DTI-11 to regulate prices of bio-plastic

DAVAO CITY (MindaNews/11 October) — The City Environment and Natural Resources (CENRO) announced Wednesday that prices of biodegradable plastics will be regulated by the Department of Trade and Industry (DTI).

CENRO chief Joseph Felizarta said prices of bio-plastics will be reduced from P80-P90 to P20-P30 per 100 pieces.

DTI city field officer Teolulo Pasawa said in a text message that plastic has to be classified first as prime commodity before its prices may be regulated.

Meat and vegetable vendors in public markets here reportedly complained about having smaller income since the implementation of the plastic ban due to high cost of bio-plastics compared to the regular non-biodegradable ones.

The city has implemented an ordinance on ecological solid waste management banning non-biodegradable plastic used as food and beverage containers, and for checkout bags.

The plastic ban began last June 28 as mandated, two years after the enactment of the ordinance.

Felizarta, however, said the ordinance would be reviewed based on a resolution for amendments submitted by the city’s solid waste management board h to the committee on environment of the city council.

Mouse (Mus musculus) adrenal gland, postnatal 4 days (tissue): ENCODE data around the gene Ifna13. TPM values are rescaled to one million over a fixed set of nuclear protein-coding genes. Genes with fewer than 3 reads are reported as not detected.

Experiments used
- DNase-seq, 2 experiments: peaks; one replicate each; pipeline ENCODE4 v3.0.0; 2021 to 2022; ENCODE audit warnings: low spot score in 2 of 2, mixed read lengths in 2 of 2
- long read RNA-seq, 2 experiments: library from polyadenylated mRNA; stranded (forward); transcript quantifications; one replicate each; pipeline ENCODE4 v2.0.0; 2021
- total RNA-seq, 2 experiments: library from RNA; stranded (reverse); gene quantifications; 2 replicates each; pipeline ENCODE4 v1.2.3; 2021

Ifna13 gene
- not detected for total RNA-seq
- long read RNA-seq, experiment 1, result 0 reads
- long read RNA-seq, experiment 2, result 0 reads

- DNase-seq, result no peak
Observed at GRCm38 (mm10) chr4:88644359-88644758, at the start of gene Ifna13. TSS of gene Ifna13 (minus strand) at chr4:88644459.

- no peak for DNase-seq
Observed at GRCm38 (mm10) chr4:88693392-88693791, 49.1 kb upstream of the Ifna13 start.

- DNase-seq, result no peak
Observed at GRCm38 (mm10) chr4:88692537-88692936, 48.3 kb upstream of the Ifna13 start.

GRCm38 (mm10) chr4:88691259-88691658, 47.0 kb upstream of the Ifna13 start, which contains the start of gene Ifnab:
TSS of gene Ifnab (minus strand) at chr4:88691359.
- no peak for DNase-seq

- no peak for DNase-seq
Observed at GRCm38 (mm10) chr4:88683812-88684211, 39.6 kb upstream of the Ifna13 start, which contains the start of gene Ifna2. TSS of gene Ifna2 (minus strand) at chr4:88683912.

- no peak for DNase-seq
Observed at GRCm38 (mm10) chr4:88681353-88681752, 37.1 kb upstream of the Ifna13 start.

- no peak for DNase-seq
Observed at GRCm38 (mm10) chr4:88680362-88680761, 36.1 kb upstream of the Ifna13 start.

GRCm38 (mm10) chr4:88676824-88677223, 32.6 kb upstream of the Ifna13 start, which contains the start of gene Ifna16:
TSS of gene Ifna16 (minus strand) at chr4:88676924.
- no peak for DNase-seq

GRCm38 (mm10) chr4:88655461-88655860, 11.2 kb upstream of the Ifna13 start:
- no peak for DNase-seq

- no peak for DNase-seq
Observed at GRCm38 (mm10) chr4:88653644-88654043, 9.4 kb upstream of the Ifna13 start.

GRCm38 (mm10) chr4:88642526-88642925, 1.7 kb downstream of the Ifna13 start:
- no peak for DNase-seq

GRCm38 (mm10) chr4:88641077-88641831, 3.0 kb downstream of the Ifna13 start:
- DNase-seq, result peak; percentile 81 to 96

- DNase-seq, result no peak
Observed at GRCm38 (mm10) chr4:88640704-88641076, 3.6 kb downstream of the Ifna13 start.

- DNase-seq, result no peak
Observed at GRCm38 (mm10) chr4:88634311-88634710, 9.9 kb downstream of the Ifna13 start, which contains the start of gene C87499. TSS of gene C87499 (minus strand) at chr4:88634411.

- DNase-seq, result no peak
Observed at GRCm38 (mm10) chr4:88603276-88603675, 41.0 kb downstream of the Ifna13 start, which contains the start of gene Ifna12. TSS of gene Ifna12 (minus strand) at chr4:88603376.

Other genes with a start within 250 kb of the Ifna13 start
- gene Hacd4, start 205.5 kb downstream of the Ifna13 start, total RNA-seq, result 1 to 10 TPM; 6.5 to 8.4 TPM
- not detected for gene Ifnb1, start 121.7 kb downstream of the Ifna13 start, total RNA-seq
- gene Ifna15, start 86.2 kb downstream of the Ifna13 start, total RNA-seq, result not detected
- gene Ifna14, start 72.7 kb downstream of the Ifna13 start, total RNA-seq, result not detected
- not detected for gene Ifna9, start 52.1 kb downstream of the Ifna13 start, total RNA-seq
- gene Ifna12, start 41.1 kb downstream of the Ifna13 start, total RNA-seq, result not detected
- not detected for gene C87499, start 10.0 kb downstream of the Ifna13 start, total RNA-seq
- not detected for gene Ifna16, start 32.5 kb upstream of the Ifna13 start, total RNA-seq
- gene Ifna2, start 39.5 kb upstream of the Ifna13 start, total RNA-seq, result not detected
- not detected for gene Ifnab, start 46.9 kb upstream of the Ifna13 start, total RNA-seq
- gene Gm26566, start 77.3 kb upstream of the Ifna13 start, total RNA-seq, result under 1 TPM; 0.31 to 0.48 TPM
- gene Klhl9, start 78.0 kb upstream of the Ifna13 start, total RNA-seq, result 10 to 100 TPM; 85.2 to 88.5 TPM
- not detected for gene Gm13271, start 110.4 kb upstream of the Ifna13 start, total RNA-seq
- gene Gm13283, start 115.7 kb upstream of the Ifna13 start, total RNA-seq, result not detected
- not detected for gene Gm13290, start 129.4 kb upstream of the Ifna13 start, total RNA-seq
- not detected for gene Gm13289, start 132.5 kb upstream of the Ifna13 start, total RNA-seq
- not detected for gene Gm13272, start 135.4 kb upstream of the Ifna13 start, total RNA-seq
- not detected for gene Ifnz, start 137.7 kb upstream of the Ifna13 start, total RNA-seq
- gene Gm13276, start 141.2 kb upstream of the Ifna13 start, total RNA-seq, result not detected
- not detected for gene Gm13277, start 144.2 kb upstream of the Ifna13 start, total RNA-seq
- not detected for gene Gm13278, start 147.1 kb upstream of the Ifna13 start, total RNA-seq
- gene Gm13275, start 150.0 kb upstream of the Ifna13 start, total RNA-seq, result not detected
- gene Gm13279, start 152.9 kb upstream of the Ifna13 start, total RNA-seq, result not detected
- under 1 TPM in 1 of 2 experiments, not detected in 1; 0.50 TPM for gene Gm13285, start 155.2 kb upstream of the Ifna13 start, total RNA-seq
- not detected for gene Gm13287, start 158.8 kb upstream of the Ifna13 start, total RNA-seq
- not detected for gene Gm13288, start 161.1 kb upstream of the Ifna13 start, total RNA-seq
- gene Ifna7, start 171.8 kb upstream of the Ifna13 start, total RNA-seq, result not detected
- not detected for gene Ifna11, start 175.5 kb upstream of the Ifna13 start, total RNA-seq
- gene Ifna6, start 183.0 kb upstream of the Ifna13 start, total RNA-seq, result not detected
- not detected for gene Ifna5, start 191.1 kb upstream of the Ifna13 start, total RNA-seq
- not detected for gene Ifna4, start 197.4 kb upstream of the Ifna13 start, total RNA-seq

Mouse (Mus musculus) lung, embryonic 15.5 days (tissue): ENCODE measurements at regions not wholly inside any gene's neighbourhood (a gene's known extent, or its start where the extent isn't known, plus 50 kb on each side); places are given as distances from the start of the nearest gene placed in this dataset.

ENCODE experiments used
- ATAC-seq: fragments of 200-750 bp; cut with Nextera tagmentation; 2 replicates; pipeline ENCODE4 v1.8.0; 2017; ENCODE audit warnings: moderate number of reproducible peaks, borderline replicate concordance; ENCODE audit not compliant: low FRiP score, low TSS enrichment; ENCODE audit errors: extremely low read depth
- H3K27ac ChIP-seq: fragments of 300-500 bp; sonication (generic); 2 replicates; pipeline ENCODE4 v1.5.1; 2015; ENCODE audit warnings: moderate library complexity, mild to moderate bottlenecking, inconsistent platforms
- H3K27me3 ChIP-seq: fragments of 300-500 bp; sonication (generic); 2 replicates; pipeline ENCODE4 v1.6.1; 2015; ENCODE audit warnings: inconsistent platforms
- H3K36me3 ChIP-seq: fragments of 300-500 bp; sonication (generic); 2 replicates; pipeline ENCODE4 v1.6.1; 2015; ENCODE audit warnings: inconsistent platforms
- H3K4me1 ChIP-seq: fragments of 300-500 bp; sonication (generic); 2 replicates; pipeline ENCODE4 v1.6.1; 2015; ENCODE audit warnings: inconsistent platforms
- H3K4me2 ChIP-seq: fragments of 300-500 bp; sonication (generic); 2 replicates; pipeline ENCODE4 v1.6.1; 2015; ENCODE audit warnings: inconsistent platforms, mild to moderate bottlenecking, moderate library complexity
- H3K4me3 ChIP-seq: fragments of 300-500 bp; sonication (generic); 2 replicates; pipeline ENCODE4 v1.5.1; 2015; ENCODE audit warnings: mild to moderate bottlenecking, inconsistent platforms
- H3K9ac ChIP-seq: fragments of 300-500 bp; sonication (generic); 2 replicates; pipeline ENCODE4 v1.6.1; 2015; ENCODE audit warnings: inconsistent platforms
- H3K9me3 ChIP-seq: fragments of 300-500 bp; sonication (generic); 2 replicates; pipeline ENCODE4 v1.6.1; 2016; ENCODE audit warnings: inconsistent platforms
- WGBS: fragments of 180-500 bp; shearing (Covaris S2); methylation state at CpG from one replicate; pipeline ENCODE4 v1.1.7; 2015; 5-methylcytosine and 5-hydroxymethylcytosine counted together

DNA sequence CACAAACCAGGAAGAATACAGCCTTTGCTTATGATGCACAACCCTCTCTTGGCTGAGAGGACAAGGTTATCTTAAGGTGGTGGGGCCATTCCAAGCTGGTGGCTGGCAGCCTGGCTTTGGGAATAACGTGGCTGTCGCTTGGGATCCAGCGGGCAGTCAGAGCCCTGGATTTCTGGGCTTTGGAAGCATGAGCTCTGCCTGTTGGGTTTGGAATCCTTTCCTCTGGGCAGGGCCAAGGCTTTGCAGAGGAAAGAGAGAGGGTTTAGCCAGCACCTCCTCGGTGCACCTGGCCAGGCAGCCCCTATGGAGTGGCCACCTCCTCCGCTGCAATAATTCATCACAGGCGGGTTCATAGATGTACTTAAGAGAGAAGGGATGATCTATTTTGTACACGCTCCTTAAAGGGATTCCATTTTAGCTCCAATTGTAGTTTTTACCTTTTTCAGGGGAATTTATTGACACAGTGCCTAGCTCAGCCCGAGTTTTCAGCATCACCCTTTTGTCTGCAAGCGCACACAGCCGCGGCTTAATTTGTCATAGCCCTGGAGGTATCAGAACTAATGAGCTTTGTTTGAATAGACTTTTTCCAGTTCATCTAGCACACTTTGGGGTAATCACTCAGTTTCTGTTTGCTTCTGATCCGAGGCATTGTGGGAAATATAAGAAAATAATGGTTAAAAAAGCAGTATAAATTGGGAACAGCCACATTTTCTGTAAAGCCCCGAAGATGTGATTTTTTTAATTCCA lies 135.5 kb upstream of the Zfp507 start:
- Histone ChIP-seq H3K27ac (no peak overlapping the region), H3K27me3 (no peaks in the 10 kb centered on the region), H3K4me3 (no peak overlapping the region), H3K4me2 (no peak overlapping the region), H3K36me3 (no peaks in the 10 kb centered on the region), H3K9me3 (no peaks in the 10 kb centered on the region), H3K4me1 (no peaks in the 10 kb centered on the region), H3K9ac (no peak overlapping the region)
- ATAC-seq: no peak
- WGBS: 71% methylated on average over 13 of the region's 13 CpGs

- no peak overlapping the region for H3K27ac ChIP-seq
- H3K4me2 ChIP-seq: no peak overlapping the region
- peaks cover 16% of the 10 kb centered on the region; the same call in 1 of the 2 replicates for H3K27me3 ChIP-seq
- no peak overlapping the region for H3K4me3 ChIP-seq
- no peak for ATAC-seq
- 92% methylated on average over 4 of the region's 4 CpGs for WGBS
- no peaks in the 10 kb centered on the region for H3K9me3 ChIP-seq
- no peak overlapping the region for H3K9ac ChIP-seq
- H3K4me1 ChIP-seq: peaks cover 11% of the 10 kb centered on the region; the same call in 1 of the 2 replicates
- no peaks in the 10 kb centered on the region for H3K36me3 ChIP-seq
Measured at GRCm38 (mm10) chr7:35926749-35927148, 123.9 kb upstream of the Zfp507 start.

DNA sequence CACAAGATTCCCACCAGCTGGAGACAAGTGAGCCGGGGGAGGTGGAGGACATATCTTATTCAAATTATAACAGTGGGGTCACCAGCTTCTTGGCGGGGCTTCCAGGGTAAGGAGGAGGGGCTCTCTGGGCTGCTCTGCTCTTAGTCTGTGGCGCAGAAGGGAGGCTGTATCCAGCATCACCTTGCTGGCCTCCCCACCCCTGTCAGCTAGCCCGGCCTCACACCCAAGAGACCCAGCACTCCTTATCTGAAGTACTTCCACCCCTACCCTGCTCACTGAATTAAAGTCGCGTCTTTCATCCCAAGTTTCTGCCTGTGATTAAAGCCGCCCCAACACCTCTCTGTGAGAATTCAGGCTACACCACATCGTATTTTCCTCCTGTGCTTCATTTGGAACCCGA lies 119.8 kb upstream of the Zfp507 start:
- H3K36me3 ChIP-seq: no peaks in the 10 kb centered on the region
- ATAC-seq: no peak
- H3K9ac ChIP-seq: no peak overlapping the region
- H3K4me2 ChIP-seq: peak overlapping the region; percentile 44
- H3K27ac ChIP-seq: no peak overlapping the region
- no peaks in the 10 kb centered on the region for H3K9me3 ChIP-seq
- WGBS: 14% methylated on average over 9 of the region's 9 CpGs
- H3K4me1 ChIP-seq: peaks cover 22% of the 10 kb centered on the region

He cited salient points of the proposed amendments such as specifying banned plastic materials, and defining primary and secondary packaging.

While primary packaging refers to the plastic used to wrap food items directly from manufacturing, secondary packaging refers to the retailing process, which he said, is where the ordinance applies.

The other amendments include prohibited acts of plastic manufacturers, new collection time for poblacion area that will began at 5:00 PM until 9:00 PM, and a tipping fee of P1,000 per ton of garbage collected from establishments.

Felizarta said since January this year, the city has collected an average of 411 tons of garbage a day compared to last year’s 380 tons a day, because more condominiums, malls and hotels have been built.

But he added the figure is still lower than the 500 to 700 tons a day before the implementation of the solid waste management ordinance that strictly imposes waste segregation in homes. (Lorie Ann Cascaro/MindaNews)

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